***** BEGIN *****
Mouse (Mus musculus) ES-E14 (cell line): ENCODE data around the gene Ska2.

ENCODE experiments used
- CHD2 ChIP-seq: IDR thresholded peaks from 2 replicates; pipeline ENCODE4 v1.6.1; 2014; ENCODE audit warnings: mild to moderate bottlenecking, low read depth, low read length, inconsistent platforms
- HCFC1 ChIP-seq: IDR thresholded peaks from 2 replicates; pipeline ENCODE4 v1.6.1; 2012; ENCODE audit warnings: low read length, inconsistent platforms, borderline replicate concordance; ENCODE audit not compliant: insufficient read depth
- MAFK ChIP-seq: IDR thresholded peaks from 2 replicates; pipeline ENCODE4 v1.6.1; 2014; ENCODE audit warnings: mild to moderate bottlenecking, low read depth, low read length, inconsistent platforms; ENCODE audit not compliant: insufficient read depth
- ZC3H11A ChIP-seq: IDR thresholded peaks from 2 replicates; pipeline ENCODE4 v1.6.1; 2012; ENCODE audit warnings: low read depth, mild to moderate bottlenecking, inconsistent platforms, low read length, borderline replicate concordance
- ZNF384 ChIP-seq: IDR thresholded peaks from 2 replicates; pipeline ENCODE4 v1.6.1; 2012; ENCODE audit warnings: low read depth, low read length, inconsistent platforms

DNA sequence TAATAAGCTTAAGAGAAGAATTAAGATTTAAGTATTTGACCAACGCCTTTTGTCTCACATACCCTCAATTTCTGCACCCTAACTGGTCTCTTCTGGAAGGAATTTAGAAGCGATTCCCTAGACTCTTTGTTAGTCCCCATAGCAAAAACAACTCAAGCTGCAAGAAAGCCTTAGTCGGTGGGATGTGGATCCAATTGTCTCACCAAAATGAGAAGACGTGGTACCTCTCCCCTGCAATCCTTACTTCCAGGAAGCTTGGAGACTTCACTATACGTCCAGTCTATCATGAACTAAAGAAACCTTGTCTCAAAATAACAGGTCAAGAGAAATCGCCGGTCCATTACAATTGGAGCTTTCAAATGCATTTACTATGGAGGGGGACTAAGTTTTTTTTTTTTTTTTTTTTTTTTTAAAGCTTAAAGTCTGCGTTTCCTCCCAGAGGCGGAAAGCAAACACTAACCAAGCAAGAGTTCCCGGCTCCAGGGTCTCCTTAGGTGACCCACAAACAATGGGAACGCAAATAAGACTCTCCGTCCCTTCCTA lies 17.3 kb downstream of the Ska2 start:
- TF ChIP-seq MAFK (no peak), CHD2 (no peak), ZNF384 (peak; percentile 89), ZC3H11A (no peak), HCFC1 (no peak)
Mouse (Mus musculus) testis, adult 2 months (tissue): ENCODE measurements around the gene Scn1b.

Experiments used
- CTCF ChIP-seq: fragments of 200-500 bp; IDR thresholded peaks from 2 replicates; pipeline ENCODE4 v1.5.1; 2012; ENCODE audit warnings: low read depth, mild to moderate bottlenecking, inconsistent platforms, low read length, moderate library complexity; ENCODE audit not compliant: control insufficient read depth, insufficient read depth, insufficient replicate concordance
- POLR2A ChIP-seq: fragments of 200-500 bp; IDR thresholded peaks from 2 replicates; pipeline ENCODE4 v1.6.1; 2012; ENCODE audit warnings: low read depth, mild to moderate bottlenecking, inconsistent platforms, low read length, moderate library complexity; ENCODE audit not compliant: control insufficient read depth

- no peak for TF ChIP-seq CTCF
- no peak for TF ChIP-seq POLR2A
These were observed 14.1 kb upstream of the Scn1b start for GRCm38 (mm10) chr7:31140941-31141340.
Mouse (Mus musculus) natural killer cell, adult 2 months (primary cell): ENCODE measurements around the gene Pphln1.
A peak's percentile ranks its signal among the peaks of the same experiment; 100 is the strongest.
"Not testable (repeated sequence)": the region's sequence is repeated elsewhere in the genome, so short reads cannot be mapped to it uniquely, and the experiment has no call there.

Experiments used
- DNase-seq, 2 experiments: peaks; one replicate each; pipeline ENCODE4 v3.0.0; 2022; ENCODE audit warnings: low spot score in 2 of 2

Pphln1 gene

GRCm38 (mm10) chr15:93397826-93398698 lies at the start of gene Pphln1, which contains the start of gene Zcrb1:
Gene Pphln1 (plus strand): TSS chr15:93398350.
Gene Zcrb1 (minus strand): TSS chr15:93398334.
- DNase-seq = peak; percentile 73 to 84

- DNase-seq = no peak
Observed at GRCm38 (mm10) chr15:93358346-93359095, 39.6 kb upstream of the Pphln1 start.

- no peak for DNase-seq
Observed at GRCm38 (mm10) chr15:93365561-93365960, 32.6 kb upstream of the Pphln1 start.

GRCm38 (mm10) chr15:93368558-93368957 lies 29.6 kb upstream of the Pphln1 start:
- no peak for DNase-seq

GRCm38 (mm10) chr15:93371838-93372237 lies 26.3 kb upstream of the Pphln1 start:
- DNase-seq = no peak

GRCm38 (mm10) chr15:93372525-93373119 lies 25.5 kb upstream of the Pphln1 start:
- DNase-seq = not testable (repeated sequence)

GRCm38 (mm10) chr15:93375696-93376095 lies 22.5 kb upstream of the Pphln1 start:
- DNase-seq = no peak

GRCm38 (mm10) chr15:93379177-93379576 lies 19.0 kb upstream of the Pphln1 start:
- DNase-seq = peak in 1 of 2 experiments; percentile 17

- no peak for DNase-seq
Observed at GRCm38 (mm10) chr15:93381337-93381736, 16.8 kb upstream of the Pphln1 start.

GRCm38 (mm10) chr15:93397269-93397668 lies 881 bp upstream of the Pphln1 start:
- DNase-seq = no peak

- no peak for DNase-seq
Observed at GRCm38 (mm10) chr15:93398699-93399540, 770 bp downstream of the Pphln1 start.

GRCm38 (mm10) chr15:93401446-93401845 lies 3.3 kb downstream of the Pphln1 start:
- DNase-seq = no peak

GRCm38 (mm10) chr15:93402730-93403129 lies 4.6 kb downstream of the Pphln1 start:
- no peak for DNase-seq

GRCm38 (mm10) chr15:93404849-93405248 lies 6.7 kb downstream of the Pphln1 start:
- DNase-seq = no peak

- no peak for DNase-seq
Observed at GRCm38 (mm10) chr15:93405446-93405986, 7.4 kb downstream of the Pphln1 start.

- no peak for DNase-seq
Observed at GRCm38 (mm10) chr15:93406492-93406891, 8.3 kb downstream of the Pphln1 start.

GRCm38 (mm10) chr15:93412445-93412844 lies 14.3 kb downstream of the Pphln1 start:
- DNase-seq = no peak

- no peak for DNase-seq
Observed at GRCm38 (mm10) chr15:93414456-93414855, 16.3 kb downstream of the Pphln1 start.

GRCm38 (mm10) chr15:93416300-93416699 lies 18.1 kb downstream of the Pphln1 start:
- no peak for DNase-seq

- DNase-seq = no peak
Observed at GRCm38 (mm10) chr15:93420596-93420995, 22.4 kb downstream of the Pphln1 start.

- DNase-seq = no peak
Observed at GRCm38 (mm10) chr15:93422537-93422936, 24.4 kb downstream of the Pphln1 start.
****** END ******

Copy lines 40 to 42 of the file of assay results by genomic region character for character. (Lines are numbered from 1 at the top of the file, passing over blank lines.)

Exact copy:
- DNase-seq = peak in 1 of 2 experiments; percentile 17

- no peak for DNase-seq
Observed at GRCm38 (mm10) chr15:93381337-93381736, 16.8 kb upstream of the Pphln1 start.